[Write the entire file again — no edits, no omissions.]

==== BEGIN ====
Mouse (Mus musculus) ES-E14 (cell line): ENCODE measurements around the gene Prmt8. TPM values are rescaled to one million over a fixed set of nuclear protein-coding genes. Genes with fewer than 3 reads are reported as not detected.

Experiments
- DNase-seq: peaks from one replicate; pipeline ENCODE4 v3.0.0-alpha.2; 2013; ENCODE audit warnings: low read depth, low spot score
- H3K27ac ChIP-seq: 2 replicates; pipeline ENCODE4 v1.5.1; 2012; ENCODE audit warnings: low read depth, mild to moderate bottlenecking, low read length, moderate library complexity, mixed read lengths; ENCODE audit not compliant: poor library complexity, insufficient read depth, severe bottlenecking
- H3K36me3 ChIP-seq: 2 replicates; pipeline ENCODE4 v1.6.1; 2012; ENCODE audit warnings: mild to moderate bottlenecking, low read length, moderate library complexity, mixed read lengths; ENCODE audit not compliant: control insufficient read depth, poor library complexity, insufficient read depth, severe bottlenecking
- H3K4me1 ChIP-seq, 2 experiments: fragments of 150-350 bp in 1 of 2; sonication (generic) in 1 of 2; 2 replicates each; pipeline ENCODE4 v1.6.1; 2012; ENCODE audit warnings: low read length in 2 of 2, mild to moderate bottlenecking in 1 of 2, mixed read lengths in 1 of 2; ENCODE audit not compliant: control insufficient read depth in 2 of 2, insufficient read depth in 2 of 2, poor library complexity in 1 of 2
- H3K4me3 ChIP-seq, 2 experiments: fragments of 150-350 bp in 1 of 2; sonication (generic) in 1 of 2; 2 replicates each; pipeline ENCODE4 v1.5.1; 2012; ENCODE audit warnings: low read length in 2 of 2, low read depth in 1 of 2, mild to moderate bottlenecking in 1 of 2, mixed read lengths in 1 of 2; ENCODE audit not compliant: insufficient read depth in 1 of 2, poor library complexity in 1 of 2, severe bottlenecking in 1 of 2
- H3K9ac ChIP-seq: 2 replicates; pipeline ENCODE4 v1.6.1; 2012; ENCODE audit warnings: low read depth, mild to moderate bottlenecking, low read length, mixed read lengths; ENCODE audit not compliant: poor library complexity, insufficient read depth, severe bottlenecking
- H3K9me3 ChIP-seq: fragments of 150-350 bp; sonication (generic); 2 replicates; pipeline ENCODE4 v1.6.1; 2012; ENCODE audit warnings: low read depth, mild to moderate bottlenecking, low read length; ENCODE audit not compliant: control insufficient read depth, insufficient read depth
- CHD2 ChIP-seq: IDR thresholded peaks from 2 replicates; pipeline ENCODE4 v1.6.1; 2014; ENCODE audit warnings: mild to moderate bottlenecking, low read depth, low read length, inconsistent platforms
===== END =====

Mouse (Mus musculus) ES-E14 (cell line): ENCODE measurements around the gene Prmt8. TPM values are rescaled to one million over a fixed set of nuclear protein-coding genes. Genes with fewer than 3 reads are reported as not detected.

Experiments
- DNase-seq: peaks from one replicate; pipeline ENCODE4 v3.0.0-alpha.2; 2013; ENCODE audit warnings: low read depth, low spot score
- H3K27ac ChIP-seq: 2 replicates; pipeline ENCODE4 v1.5.1; 2012; ENCODE audit warnings: low read depth, mild to moderate bottlenecking, low read length, moderate library complexity, mixed read lengths; ENCODE audit not compliant: poor library complexity, insufficient read depth, severe bottlenecking
- H3K36me3 ChIP-seq: 2 replicates; pipeline ENCODE4 v1.6.1; 2012; ENCODE audit warnings: mild to moderate bottlenecking, low read length, moderate library complexity, mixed read lengths; ENCODE audit not compliant: control insufficient read depth, poor library complexity, insufficient read depth, severe bottlenecking
- H3K4me1 ChIP-seq, 2 experiments: fragments of 150-350 bp in 1 of 2; sonication (generic) in 1 of 2; 2 replicates each; pipeline ENCODE4 v1.6.1; 2012; ENCODE audit warnings: low read length in 2 of 2, mild to moderate bottlenecking in 1 of 2, mixed read lengths in 1 of 2; ENCODE audit not compliant: control insufficient read depth in 2 of 2, insufficient read depth in 2 of 2, poor library complexity in 1 of 2
- H3K4me3 ChIP-seq, 2 experiments: fragments of 150-350 bp in 1 of 2; sonication (generic) in 1 of 2; 2 replicates each; pipeline ENCODE4 v1.5.1; 2012; ENCODE audit warnings: low read length in 2 of 2, low read depth in 1 of 2, mild to moderate bottlenecking in 1 of 2, mixed read lengths in 1 of 2; ENCODE audit not compliant: insufficient read depth in 1 of 2, poor library complexity in 1 of 2, severe bottlenecking in 1 of 2
- H3K9ac ChIP-seq: 2 replicates; pipeline ENCODE4 v1.6.1; 2012; ENCODE audit warnings: low read depth, mild to moderate bottlenecking, low read length, mixed read lengths; ENCODE audit not compliant: poor library complexity, insufficient read depth, severe bottlenecking
- H3K9me3 ChIP-seq: fragments of 150-350 bp; sonication (generic); 2 replicates; pipeline ENCODE4 v1.6.1; 2012; ENCODE audit warnings: low read depth, mild to moderate bottlenecking, low read length; ENCODE audit not compliant: control insufficient read depth, insufficient read depth
- CHD2 ChIP-seq: IDR thresholded peaks from 2 replicates; pipeline ENCODE4 v1.6.1; 2014; ENCODE audit warnings: mild to moderate bottlenecking, low read depth, low read length, inconsistent platforms